Aortic Dissection (AD), is uncommon (1 AD:200 ACS) but is…Rapidly FATAL! Unfortunately recognising aortic dissection is difficult with a clinician pickup rate of 15-43%.
- Sudden pain – site varies and could be one or more sites; jaw, head, chest, back, abdomen pain [85%]
- Migrating pain (as the flap extends) [20%]
- Signs of organ injury (e.g. MI, Stroke, Abdo pain)
- Pulse deficit [15-30% but pathonomonic]
- NEW Aortic Regurg [12-44%]
- Cardiac Tamponade
Investigations – CT
- CT: Diagnostic and is the test of choice [however early dissections can be missed]
- D-Dimer: Often has a significant and rapid elevation -BUT not sensitive enough to rule out!
- Troponin: Can be elevated
- ECG: May show Myocardial Infarction (MI)
- Ultrasound: May show tamponade
- CXR: May show wide mediastinum – BUT is a not a reliable rule out!
There are 3 types of dissection; A – Involving the Ascending or Arch, B – Only involving descending, Intramural Haematoma – theres blood in the wall but no flap or flow seen. ALL 3 are emergencies and from our point of view they are ALL treated the same.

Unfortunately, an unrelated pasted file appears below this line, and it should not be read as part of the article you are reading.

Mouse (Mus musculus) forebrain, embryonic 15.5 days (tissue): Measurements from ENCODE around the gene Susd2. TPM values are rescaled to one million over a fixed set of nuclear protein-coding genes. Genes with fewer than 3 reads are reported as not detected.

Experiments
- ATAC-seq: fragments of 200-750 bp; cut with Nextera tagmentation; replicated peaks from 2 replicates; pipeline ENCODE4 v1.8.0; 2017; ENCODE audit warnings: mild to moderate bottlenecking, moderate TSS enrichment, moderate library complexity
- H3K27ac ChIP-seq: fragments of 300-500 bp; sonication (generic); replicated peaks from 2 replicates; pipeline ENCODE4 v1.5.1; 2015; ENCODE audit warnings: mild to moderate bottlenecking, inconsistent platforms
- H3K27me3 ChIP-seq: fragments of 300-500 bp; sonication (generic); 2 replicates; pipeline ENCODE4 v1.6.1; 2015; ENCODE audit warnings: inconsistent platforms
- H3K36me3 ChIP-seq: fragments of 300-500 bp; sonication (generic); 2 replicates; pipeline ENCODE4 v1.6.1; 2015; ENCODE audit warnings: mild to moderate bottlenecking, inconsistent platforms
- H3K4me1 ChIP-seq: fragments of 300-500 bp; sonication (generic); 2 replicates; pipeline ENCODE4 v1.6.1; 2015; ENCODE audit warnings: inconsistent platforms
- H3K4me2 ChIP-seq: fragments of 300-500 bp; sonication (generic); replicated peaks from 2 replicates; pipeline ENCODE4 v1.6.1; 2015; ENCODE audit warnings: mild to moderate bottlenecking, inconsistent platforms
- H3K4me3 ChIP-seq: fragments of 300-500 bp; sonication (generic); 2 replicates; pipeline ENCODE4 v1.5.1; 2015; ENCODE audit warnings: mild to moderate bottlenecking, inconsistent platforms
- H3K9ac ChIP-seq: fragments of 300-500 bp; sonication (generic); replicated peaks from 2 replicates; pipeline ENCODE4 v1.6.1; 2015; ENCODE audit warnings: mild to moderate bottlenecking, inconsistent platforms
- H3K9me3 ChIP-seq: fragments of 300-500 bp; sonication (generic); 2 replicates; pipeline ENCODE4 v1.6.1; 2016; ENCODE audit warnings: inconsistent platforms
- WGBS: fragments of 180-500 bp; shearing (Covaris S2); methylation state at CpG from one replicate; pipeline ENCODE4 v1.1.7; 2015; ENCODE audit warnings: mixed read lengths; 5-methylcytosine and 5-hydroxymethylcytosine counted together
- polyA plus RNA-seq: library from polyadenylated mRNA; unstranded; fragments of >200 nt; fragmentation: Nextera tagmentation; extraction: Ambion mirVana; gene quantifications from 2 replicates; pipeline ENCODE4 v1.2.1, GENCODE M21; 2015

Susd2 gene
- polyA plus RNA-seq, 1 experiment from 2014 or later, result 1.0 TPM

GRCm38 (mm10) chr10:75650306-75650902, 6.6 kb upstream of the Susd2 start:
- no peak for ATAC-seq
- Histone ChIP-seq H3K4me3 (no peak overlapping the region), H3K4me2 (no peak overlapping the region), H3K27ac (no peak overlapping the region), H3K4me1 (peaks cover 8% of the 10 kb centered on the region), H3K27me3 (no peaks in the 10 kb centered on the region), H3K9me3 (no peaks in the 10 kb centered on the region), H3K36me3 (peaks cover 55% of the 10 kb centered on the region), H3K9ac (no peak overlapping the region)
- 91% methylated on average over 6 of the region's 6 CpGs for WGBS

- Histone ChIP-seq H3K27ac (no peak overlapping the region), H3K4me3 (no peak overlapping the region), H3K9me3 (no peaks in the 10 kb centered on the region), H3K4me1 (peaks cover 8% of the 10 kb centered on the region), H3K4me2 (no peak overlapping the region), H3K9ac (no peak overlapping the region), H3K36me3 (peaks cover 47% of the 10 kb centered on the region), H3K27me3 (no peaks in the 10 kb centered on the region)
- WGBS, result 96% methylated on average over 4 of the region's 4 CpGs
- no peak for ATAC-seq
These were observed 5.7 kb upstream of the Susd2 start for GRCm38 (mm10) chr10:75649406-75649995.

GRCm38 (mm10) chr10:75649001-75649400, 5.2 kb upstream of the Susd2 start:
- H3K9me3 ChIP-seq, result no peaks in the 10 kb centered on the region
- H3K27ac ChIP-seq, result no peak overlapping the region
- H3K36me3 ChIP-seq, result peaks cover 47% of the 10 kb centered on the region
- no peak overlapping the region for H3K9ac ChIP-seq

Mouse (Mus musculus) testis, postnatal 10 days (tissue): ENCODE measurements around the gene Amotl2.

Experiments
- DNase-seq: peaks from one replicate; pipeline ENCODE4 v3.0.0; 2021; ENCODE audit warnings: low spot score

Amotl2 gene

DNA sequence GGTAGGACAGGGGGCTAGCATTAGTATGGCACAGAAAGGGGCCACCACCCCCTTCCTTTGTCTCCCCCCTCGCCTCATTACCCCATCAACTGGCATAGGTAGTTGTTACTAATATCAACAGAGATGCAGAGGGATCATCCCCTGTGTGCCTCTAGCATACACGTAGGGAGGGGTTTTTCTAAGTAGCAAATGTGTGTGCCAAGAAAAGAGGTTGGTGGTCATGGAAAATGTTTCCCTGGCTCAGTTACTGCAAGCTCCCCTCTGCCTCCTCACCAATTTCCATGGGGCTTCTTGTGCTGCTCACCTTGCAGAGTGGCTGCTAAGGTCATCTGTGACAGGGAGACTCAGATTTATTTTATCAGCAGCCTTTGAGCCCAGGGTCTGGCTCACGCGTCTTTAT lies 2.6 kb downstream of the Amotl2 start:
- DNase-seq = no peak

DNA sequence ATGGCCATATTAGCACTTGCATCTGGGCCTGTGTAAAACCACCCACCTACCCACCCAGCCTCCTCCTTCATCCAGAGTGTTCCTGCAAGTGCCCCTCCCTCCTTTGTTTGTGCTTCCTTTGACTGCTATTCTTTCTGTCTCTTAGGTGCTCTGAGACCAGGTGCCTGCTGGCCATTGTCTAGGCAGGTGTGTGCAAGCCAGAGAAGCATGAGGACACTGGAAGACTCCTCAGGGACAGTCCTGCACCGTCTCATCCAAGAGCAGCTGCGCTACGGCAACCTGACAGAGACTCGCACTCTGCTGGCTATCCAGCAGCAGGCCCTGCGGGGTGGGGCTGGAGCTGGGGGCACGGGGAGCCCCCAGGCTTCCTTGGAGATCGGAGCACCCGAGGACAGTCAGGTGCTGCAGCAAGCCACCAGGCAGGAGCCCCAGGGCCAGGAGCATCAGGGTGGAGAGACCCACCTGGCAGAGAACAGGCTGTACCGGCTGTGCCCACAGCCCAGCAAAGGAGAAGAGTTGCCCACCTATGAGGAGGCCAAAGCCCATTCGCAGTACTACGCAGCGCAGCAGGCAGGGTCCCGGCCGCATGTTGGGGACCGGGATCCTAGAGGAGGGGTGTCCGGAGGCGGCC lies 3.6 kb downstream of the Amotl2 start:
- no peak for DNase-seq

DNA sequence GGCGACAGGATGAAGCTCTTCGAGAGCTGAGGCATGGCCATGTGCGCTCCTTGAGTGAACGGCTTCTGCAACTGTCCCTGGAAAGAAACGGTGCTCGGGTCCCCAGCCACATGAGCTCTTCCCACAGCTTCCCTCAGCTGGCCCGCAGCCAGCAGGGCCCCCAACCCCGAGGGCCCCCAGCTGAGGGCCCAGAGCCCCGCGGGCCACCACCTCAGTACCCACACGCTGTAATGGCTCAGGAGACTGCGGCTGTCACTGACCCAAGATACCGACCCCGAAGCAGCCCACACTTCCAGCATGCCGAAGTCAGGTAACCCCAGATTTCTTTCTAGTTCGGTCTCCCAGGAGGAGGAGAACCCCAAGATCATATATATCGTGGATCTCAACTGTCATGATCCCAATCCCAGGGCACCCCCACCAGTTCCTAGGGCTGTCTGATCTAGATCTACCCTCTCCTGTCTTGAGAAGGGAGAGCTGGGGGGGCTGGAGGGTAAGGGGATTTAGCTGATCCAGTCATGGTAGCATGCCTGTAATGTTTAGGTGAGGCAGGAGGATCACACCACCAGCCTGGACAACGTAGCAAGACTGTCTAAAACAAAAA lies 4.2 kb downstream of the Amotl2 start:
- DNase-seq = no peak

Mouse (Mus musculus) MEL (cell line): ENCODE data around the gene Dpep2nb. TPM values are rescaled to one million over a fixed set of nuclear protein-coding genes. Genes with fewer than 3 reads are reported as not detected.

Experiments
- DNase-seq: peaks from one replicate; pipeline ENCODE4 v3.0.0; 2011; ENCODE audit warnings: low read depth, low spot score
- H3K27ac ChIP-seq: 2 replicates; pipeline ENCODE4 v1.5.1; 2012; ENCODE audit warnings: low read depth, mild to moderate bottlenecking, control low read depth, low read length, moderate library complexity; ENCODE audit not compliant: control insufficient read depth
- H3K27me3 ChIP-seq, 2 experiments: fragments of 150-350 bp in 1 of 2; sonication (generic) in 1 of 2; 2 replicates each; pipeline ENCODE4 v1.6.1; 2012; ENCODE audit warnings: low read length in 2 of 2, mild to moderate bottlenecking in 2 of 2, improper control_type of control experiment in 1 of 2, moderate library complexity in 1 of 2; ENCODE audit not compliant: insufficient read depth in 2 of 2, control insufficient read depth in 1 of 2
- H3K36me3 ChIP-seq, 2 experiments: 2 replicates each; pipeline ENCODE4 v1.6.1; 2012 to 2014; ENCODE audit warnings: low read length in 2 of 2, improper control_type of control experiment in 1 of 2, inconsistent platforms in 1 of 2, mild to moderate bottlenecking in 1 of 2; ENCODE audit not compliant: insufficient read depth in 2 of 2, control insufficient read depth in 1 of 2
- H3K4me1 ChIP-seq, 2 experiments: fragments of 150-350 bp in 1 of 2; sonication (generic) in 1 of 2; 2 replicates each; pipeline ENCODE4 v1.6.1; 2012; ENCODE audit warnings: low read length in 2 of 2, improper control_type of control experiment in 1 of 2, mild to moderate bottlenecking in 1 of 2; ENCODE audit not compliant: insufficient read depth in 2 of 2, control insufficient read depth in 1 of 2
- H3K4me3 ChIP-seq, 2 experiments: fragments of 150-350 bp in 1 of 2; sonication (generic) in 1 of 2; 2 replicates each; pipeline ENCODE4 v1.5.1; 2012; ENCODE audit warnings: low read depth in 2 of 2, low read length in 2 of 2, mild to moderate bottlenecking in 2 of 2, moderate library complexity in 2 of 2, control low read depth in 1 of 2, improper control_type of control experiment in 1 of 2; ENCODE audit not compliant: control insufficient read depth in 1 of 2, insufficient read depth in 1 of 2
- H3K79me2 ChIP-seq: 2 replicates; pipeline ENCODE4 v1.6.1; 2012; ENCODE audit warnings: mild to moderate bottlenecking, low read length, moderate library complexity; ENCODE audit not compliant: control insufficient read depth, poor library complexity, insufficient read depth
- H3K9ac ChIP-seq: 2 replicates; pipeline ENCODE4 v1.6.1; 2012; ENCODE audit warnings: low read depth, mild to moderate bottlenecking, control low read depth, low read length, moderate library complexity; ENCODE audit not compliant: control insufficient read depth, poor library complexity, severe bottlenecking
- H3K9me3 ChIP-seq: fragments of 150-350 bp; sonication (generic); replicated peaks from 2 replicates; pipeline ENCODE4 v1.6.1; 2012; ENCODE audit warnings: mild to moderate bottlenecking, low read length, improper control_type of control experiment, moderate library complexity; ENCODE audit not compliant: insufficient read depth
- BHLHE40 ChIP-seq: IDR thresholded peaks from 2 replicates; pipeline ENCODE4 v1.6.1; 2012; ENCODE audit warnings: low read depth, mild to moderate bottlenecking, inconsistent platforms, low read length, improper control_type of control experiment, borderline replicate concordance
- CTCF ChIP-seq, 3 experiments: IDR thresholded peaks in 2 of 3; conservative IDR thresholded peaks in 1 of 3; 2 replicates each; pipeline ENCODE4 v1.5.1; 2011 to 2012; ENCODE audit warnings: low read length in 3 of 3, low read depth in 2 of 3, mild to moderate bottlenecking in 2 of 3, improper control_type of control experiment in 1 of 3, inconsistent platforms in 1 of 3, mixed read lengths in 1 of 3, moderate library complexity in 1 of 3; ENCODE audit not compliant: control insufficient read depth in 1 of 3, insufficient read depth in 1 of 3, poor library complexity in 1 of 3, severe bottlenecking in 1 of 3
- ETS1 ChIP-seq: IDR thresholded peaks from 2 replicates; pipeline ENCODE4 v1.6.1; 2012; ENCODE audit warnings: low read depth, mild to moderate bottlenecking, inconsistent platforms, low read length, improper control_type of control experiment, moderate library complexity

- REFER to Cardio-Thoracic surgeons [Leeds] – Ensure images have been linked
- Reduce sheering stress on the aorta
- Blood Pressure and Heart Rate control – IV Labetalol [aim SBP 100-120mmHg]
- Pain Control – Opiates
The surgical management varies depending on, the type and clinical features (e.g. open surgery, endovascular, conservative). However, this needs to be the decision of the Cardio-Thoracic Team, and they should inform you of their plan (e.g. blue light transfer or manage medically on CCU).
This is a complication of aortic dissection esp. type A, but its management has been controversial. Older studies having shown increased mortality with pericardiocentesis. However, the European Society of Cardiology 2015 recommended that “controlled pericardial drainage” may be a useful bridge to surgery(only removing enough blood to maintain an SBP of 90mmHg), in those too unstable to survive transfer to theatre. Practical guide from ESC HERE.